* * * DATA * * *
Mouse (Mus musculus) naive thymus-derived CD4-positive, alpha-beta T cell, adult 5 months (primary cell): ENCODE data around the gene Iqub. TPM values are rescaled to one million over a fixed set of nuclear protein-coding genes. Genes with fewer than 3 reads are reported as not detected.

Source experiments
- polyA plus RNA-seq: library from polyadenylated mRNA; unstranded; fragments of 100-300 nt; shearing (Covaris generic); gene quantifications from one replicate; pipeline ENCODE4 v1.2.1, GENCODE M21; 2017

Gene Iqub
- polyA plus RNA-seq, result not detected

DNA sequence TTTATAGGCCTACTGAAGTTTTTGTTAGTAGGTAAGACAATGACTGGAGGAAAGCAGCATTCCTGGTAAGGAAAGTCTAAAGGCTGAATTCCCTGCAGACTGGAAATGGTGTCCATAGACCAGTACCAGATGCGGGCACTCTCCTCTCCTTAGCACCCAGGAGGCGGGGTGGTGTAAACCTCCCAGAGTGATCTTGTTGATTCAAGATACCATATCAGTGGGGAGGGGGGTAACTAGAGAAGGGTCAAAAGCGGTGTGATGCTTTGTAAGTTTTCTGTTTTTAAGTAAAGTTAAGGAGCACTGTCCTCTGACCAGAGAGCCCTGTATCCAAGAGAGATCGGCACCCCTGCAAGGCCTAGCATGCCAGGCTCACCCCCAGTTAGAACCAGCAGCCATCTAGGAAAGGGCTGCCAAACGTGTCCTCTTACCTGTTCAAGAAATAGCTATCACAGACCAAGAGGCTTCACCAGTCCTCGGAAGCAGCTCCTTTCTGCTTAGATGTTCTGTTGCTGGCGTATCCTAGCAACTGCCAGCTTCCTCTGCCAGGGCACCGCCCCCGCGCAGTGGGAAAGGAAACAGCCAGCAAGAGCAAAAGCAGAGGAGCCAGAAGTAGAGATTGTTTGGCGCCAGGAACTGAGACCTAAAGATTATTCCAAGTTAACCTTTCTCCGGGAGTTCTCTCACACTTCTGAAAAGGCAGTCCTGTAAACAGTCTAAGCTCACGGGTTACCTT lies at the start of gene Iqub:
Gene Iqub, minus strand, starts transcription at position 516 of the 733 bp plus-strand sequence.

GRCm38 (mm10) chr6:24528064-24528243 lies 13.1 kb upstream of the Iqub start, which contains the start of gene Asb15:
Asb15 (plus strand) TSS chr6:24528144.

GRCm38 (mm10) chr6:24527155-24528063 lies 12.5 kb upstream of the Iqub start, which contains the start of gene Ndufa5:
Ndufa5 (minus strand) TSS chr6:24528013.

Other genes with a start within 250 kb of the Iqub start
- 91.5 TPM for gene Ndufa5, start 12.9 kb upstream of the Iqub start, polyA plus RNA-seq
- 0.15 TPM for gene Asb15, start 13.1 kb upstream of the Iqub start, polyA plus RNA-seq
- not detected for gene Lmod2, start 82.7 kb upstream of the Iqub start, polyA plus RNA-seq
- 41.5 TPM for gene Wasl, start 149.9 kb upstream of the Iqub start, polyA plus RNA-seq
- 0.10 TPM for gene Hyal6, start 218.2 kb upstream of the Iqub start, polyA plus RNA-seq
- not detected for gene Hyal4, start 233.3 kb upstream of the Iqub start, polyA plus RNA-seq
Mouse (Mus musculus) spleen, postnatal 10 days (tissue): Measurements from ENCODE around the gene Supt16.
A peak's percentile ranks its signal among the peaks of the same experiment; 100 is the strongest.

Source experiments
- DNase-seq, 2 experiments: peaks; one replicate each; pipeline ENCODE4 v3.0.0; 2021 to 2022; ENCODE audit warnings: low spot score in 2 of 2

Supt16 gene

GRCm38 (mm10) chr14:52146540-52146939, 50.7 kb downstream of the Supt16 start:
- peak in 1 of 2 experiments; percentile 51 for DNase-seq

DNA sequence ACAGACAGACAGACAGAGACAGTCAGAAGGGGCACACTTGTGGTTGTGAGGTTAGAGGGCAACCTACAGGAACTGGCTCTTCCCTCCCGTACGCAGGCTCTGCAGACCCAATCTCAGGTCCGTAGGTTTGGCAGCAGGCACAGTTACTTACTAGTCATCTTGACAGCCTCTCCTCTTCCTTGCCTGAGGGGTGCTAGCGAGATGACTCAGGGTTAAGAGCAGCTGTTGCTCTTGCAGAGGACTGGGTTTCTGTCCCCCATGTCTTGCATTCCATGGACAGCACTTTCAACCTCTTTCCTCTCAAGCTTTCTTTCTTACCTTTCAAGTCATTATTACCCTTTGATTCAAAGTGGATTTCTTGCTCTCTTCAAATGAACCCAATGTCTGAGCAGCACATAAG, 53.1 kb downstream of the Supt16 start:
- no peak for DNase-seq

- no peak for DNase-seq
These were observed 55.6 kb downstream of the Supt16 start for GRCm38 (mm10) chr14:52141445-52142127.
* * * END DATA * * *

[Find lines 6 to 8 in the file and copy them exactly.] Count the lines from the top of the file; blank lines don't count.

DNA sequence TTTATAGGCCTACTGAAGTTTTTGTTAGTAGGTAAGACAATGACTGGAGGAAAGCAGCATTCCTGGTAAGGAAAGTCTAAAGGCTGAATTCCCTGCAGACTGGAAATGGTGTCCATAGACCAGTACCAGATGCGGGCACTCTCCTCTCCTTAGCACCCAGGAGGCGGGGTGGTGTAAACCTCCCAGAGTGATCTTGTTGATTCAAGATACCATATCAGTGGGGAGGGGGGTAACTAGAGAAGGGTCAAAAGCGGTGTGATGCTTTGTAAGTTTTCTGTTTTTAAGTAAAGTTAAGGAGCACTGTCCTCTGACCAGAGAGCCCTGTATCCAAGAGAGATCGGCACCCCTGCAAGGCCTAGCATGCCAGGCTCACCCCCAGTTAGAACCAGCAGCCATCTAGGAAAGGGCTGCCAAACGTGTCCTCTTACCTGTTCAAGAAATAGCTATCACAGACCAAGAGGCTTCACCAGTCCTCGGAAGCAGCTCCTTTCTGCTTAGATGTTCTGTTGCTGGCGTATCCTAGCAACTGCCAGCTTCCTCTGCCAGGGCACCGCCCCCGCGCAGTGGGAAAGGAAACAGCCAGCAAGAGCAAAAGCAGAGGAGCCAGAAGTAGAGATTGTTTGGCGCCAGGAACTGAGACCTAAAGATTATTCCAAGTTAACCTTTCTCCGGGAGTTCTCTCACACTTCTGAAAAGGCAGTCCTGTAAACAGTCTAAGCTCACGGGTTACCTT lies at the start of gene Iqub:
Gene Iqub, minus strand, starts transcription at position 516 of the 733 bp plus-strand sequence.

GRCm38 (mm10) chr6:24528064-24528243 lies 13.1 kb upstream of the Iqub start, which contains the start of gene Asb15: